Pregnancy & Infant Loss Awareness
Pregnancy and Infant Loss Awareness Month is difficult. It’s sad. It’s awkward. It’s uncomfortable. It’s…complicated.
The truth of pregnancy and infant loss is so much more than what most choose to believe. It is shattered hearts. It is hopeless parents reaching out to be saved, grasping at anything to survive. However, this month is not only for the grieving Mother or Father. It is for the family and friends who will help breathe life back into the grieving parent.
Below are messages from bereaved parents. The hope is that after reading this, you will have a better understanding of how to help a loved one who has experienced pregnancy or infant loss. Some of these women have had a miscarriage, some have had multiple miscarriages. Some have gone through infertility. Others have carried their babies for nine months only to then birth and bury them. Some have spent days with their child in the NICU before saying their goodbyes. Here is a glimpse into their grief:
“I wish more people understood how devastating and lonely pregnancy loss can be. It’s something you don’t forget and you carry it with you every day. Not only does it take a toll on you emotionally but it’s also physically difficult.”
“While each of our pregnancies ended early, there have been so many in a short amount of time. It's been overwhelming and extremely difficult physically and mentally. I wish people could understand that even though they were early losses it does not necessarily make it any easier to move on.”
“For me, one of the triggers after loss is when people ask ‘so when is #2 coming ?!’ I know that’s a pretty normal thing to ask but all I can think is ‘if only they knew the struggle I’m going through.’ ”
“For some people, I think it was difficult to comprehend my sadness over the loss since it was so early on. This might be me projecting but I imagine them thinking the loss was insignificant. It brought my husband and I closer and it strengthened our resolve to grow our family.”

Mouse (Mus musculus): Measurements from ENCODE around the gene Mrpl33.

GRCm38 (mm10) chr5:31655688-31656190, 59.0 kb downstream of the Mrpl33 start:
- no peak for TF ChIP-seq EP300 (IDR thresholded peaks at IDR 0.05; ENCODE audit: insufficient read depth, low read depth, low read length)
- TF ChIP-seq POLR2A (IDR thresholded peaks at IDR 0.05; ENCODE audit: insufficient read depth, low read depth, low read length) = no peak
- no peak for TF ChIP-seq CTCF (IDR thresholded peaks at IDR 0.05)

“Since losing my son I realized how little people know about stillbirth. That my son was born, held, kissed, and buried. That I delivered my son and went home with empty arms. My son is not a figment of my imagination. He was here and he changed my life.”
“Grief is not a single moment in time but a constant. It looks different each day but it is always there. Some days my grief feels like gratitude for the chance that I had to fight for his life with all that I had and other days grief feels all consuming. I am learning to live with my grief and understand my life around it.”
“I wish people understood that you could love someone so deeply and so much that you haven't even met and that I never stop thinking about my loss.”
“I know a lot of people who think that because they've seen us laugh and smile that we are over our loss. And this does something dark to my soul. We will never get over losing our son; we are learning to let joy live alongside our grief.”
Each of these women shared a feeling of isolation and loneliness. They all felt others viewed their loss as insignificant or thought that their pain would be finite.
Pregnancy and Infant Loss Awareness Month is uncomfortable. But it is far from insignificant. To this day, when people don’t acknowledge Noelle, or when they refer to me as being a Mother if three children rather than four, those are the moments my grief resurfaces. I need my loved ones to remember her because she is forever a part of me. No matter how uncomfortable it may be, please, talk about her.
Don’t leave your loved ones alone in the darkness… light a candle with them tomorrow, October 15, 2022 at 7pm for the Wave of Light- this is a global event where those who have been affected by pregnancy and infant loss honor their child and their journey. Remind them that although they grieve, they are not alone.
Where there is heartache, there is love. Where there is love, there is hope.
Please follow along on our Instagram tomorrow and the duration of this month to read more quotes and learn about how to help grieving parents.